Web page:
Knowing the imaging geometry, i.e. location and orientation of the X-ray source and the detector during the imaging scan, it also becomes possible by changing the shape or orientation, or both, of the panoramic curve 400 to not only calculate different layers of the anatomy as such but also to construct and display object layers viewed from different directions. This feature of the invention can be understood by considering that the panoramic curve 400 of Fig. 5 would be say slightly turned counter-clockwise about point P4. Considering the imaging positions E' and E'', this would bring projections P'2 and P''2 more to the left on the detector (on a frame, as viewed from the direction of the focus of the x-ray source) and thus, different pixel column information would be selected to be used in constructing the panoramic image. These different columns would then represent not only a different layer but also a different angle of view of the object than that according to Fig 5.

In principle, one can use a virtual panoramic curve 400 of any shape and arranged in any orientation in the coordinate system of the imaging geometry. This allows for constructing tomographic layers having shapes even the very versatile apparatus of Fig. 1 could not create by mere mechanical movements of the arm construction of the apparatus.

As a further aspect, an individual local viewing vector D for any number of points PI, P2 etc. may be determined. In addition to what has been discussed above referring to Fig. 5, a vector D is included in the drawing to denote a desired local viewing direction of point P2. Such vectors D can be used to determine weighting factors for pixel values of the columns of the frames representing particular points PI, P2 etc. of the anatomy. For example, as one can see in Fig. 5, the angle between vector D and the projection direction defined by the line starting from the focus of the radiation source and ending at a projected point P' is somewhat greater in the second E1' than in the first exposure position E' of Fig 5. When this type of embodiment is applied, relatively less weight in the image construction would be given to the pixel values of the column of the projected point P''2 of the second exposure than for values of the projected point P'2 of the first exposure. When this principle is applied to a projection P' of point P, i.e. when more weight is given to pixel values of a certain projection direction than to others, features of the anatomy as view from the favoured direction will become emphasized.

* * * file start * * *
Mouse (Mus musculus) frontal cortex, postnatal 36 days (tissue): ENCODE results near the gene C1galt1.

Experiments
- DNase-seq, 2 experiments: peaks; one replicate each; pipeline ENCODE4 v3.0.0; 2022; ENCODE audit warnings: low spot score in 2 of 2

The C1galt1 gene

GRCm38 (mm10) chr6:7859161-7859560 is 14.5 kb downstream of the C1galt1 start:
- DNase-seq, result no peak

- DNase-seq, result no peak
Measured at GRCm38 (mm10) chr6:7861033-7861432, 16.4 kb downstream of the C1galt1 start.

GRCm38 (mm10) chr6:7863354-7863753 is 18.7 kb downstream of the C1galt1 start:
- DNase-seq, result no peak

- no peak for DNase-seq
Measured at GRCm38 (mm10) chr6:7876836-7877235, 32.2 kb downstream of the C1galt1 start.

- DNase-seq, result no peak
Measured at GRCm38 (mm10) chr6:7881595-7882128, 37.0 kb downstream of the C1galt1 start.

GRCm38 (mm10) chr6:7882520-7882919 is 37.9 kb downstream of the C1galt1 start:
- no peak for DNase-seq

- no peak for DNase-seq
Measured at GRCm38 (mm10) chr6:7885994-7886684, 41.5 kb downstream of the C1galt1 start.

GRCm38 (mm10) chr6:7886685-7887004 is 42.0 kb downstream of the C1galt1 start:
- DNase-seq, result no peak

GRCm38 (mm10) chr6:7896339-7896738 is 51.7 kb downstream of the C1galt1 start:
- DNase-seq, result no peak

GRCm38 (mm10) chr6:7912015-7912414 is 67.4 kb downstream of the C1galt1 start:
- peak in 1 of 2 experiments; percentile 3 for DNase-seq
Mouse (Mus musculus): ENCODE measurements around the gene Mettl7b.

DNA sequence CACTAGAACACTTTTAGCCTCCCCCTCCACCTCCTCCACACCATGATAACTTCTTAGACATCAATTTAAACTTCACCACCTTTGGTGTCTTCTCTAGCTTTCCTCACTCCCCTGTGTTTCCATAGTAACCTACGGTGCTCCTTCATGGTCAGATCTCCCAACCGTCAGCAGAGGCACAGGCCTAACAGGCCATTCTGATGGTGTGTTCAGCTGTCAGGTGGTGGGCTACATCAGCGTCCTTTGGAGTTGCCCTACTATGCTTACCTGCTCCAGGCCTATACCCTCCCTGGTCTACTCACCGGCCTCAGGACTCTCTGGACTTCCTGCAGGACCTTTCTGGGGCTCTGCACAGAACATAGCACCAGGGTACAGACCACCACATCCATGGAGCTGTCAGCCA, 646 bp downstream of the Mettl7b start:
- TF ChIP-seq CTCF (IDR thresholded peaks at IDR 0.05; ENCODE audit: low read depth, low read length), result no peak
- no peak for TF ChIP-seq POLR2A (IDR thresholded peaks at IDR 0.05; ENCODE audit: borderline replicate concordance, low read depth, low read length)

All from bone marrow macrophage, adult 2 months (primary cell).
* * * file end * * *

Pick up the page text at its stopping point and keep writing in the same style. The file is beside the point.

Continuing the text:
A flow diagram shown in Fig. 6 illustrates one preferred method to implement the principles of the invention. In the first step 500 of the Fig. 7 method, frames and respective exposure positions of the frames during a panoramic imaging scan which has been performed are read. Next, in step 510, the virtual panorama curve one wishes to use in the image construction is obtained, which curve is then divided in step 520 into a plurality of points P - or, in other words, a plurality of points P are selected from the curve, preferably equidistantly, to define points of the anatomy which are to correspond columns C of the panoramic image being generated. An individual viewing direction D for points P may be determined in step 530.

In practice, in view of the imaging geometry to be used in the panoramic imaging scan, it would be preferable that one is aware of the virtual panoramic curve or curves 400 planned to be used in the image construction so that the imaging geometry will reasonable enable generating such desired layer or layers.